As we look forward to this year’s St Andrew’s Day celebrations, here is a little peek into his life, his work and the Scottish values that we celebrate on St Andrew’s Day.

St Andrew has been celebrated in Scotland for over one thousand years, with feasts being held in his honour as far back as the year 1000 AD. However, it wasn’t until 1320, when Scotland’s independence was declared with the signing of The Declaration of Arbroath, that he officially became Scotland’s patron saint. Since then St Andrew has become an integral part of Scottish society. The flag of Scotland is the saltire, also known as St Andrew’s Cross, and the ancient town of St Andrews was named due to its claim of being the final resting place of St Andrew.

With so many different connections to our country, it’s worth considering how  St Andrew came to be so important to Scotland. The answer is surprisingly simple, and sums up some of the most prominent characteristics that you can find in Scots both at home and abroad. 

Who was St Andrew?

The story goes that Andrew, the Galilean fisherman who was singled out to be Christ's first disciple, preached the Gospel in the lands around the Black Sea and in Greece and was eventually crucified on an X-shaped cross in Patras.

St Andrew is the patron saint of other countries as well as Scotland. His association with Scotland, a land he never set foot on is, not surprisingly, based on a number of conflicting legends, the most colourful of which is the story of St. Rule.

Three hundred years after Andrew's martyrdom the Roman Emperor Constantine, himself a Christian, ordered that the saint's bones should be moved from Patras to his new capital city of Constantinople. Before the order was carried out a monk called St. Rule (or St. Regulus) had a dream in which an angel told him to take what bones of Andrew's he could to 'the ends of the earth' for safe-keeping.

St. Rule duly took what he could, presumably in a swift and frantic raid on the tomb, and after an epic journey with the aforementioned assortment was shipwrecked on the east coast of Scotland. He must have deemed that he had indeed reached the 'ends of the earth'!

Over a millennium later St. Rule's Tower still stands among the ruins of St. Andrew's Cathedral, which in its heyday was a great centre of Medieval pilgrimage. But the whereabouts of the relics is unknown. They were probably destroyed in the Scottish Reformation.

During his visit in 1969, Pope Paul VI gave further relics of St. Andrew to Scotland with the words "St. Peter gives you his brother" and these are now displayed in a reliquary in St. Mary's Catholic Cathedral in Edinburgh. But what these comprise a distal phalange maybe, and the odd canonical fibula is not recorded.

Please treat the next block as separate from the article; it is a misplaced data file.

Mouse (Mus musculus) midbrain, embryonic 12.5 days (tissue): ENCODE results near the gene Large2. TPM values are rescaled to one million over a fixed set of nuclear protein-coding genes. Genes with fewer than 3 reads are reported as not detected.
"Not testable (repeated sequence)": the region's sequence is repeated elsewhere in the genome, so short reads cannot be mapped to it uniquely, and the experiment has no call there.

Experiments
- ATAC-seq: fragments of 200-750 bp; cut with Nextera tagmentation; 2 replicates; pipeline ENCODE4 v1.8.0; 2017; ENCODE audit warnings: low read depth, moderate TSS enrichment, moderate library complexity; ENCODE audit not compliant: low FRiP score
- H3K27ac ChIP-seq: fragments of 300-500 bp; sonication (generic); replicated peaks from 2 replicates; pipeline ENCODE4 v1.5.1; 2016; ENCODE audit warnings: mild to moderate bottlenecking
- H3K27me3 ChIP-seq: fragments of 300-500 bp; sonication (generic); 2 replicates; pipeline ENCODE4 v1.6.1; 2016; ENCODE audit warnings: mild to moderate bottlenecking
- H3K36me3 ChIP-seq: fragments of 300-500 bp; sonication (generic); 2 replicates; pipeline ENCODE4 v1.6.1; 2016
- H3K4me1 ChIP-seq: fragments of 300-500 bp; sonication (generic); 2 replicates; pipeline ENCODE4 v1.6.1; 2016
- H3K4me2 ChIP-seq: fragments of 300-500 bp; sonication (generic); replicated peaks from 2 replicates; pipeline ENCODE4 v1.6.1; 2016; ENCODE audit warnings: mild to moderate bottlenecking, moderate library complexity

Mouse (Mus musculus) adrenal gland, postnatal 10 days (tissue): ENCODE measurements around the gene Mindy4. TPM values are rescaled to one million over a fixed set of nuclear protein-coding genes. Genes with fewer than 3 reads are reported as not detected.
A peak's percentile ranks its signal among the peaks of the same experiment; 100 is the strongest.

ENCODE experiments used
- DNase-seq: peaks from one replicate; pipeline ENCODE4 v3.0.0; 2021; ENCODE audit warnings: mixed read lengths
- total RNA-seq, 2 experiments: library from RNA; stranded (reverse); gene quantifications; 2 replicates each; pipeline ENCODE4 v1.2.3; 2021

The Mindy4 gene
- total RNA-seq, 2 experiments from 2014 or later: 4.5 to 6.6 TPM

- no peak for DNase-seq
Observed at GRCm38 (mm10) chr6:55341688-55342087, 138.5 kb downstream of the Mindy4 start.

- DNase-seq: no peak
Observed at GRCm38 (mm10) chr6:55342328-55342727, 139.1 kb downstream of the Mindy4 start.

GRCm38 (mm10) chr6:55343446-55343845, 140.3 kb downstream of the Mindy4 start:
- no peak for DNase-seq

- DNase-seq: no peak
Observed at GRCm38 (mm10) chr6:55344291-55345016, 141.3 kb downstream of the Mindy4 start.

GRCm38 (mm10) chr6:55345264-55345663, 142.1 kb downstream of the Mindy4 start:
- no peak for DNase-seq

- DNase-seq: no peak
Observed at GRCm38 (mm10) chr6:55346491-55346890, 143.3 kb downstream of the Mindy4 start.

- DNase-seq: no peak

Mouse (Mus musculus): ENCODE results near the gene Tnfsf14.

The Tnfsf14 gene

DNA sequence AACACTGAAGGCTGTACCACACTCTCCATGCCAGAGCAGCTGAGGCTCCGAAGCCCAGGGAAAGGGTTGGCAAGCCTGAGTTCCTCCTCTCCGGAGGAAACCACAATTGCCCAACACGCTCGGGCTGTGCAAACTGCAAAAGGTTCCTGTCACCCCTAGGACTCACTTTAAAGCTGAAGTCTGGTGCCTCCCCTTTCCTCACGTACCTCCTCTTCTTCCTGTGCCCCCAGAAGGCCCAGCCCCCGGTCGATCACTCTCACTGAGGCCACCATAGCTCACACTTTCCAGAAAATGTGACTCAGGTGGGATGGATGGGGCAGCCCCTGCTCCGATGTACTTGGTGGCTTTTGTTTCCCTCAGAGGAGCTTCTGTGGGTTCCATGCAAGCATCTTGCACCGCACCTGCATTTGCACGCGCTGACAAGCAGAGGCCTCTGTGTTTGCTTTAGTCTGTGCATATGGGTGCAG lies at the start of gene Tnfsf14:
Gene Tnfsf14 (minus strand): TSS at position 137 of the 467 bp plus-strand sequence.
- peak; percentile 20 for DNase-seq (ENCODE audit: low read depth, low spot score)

Find out about the history of St Andrew.


He has struck a chord with the Scots for thousands of years and anyone who has visited Scotland can vouch that his spirit is still alive here today. If you’re lost, many Scots are happy to point you in the right direction. In fact, Scotland is known around the world for its incredibly warm welcome and friendliness. It’s one of the many things that keeps people coming back to visit.

Scotland's desire to help those who are less fortunate is highlighted in the many social enterprises that are thriving across the country. You only have to look at the amazing success of companies like Social Bite, who are pioneering charitable causes in an unprecedented way. They’re not the only ones, as Scotland is home to more than 6000 social enterprises, adding £2.3bn to the Scottish economy every year. All these incredible companies are dedicated to providing an ethical and more sustainable way of doing business and working towards creating a fairer world.

Popularisation of St Andrew’s Day

Despite the fact that St Andrew has stood as Scotland’s patron saint for so many years, it wasn’t until the 18th century that the popular celebration of his day became commonplace. What might surprise you even more is that the tradition of celebrating on 30 November was not started in Scotland, but by a group of Scots in the USA who were keen to reconnect with their Scottish roots.

It all began with the creation of the ‘St Andrew’s Society of Charleston’ in South Carolina, which was founded in 1729 by a group of wealthy Scottish immigrants. The organisation is actually the oldest Scottish society of its type in the world. They became famous throughout the region for their work assisting orphans and widows in that area.

This was followed by another society, this time in New York, which was founded in 1756. ‘The St Andrew’s Society of the State of New York’ is the oldest charity of any kind registered in New York and was founded by Scotsmen who were looking to relieve the poor and distressed in the town. From these first organisations, St Andrew’s societies have spread around the world.

Recently, St Andrew’s Day has become more special to Scots and is celebrated each year on 30 November, and people across the country gather to celebrate St Andrew and share good times. The day is usually marked with a celebration of Scottish culture, including dancing, music, food and drink, with parties going on long into the cold winter night.

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